anyway thanks
     Mike Berry
    3 of 8
    Yermo
    3 years ago
    huh. That's an interesting idea. I haven't seen that done but it does seem to make sense.
    4 of 8
    Tattoomike
    3 years ago
    Link #54741
    Yermo
    3 years ago

    JEGS Performance Products 41417: Air/Fuel Ratio Gauge LED Digital | JEGS

    Buy JEGS Performance Products 41417 at JEGS: JEGS Performance Products Air/Fuel Ratio Gauge LED Digital. Guaranteed lowest price!

    http://www.jegs.com/i/JEGS-Performa...
     
     this is kind of what I'm talking about this particular one is one that I used back in the day but there are so much prettier nicer ones that are smaller for about $50 the one shown is approximately 30 but you still need an O2 sensor to run it but they work perfectly fine in carbureted and and fuel injected
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    buffalo
    3 years ago
    This is certainly an interesting idea/approach.

    You could create a tap (near the exhaust header--you'd want a flat plug that doesn't interfere with the exhaust flow for use when you're not tuning) and stick an O2 sensor in there, attach a gauge to it, and then run the bike up to your flat spot under load and see what you get.

    Assuming you're running a carb, you could then try to adjust the circuit in question.

    Not knowing the specifics of your bike, off the top of my head, my guess would be that it's going to be your needle jet (midrange, 1/4 to 3/4 throttle) or main jet (usually 3/4 to WOT), or more problematically, at the transition between the two...
    6 of 8
    Tattoomike
    3 years ago
    it seems to be while accellerating from about 6000rpm but when at 3quarter throttle rolling to wot.
    but when running just open headder with the collector and a 2.125" turndown it all but dissapeared. Along with strong rich smell i think it was running rich.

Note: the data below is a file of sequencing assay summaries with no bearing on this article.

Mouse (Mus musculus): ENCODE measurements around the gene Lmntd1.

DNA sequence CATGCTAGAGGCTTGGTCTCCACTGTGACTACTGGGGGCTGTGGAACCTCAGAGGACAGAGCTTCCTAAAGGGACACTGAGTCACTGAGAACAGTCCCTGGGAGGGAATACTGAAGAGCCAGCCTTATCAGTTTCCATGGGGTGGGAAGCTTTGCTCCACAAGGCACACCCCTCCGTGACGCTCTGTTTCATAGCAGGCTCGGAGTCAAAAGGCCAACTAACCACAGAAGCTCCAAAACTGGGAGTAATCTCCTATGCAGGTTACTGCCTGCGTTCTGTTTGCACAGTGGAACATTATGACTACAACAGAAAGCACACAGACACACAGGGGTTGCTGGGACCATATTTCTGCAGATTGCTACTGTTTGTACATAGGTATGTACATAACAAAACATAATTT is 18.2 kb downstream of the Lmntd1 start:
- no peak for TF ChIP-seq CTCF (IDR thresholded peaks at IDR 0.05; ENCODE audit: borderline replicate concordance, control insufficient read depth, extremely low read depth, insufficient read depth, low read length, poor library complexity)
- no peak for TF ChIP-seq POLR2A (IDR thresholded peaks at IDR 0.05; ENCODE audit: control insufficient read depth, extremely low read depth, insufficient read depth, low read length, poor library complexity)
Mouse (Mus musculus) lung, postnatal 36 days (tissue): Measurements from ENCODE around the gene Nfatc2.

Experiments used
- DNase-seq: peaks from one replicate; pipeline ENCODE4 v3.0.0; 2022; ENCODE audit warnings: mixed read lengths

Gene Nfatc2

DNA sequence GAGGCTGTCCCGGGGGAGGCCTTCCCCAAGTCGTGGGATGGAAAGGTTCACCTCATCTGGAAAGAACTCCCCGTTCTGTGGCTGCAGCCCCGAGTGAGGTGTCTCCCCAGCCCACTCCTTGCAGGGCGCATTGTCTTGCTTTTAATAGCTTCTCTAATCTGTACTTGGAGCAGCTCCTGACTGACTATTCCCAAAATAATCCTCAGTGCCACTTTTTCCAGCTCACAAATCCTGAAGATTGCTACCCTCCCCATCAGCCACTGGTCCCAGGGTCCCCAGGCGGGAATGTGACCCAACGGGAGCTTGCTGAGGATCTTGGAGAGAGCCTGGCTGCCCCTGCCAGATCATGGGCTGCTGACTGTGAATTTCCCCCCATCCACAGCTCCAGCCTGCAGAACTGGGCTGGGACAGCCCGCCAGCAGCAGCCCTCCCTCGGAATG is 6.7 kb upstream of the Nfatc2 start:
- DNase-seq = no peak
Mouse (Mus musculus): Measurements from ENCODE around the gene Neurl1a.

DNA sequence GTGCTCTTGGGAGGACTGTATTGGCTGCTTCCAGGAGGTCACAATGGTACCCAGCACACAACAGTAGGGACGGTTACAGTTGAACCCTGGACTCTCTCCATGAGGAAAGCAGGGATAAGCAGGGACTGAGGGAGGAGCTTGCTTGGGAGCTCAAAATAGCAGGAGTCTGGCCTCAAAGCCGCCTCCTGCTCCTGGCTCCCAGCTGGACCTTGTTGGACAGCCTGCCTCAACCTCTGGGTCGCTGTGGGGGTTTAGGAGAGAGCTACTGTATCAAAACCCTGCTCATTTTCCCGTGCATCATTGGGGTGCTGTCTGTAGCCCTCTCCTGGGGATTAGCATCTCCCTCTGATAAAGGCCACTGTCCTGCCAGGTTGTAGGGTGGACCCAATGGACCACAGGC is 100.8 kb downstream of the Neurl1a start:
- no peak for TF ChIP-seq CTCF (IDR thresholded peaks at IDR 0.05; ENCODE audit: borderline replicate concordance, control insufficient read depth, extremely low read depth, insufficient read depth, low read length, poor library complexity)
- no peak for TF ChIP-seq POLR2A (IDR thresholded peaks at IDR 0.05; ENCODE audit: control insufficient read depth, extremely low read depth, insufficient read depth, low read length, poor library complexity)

which when I put all the evidence together accept the fact that I haven't been able to pull the tank and get to the air filter yet makes me think the bike is running rich completely but especially up in the upper circuits so with a Open Exhaust it tends to lean bikes out and flat spot goes away I might also be looking at a partially clogged air filter because there's no telling and I haven't been able to get to it yet but if this is the case and I'll confirm it with a plug chop possibly the O2 sensor I had in mind it might be beneficial to the bike to just put for cone filters on the carburetors and run and more or less less restrictive exhaust...
     I do know that this bike was tuned in the area of the state that I'm from here in North Carolina originally the bike was tuned and ran fine when it was fall and at elevation a thousand 2500 feet lower than where I'm at therefore my reasoning being cool denser air requiring a rich fuel mixture than higher elevation where the air is thinner
    7 of 8
    redzbmw
    3 years ago
    Redd from the Upstate of SC here . 
    AS to the o2 gauge insall , this is reallly old news . Back around 1982 Hot Rod magazine was installing a sensor and they recorded the readings using a voltmeter which then correlated with a chart , the readings gave a mixture content . 
    I have the story buried somewhere in  my 'tech articles ' scrap book .
    8 of 8
    Tattoomike
    3 years ago
    I know that using O2 sensors and monitoring air fuel mixtures electronically is nothing new but the fact you can do it for $30 and a tiny little electronic gauge with the flip of a switch was where I was going with that

     kind of just seem like it would make diagnosing tuning issues a little easier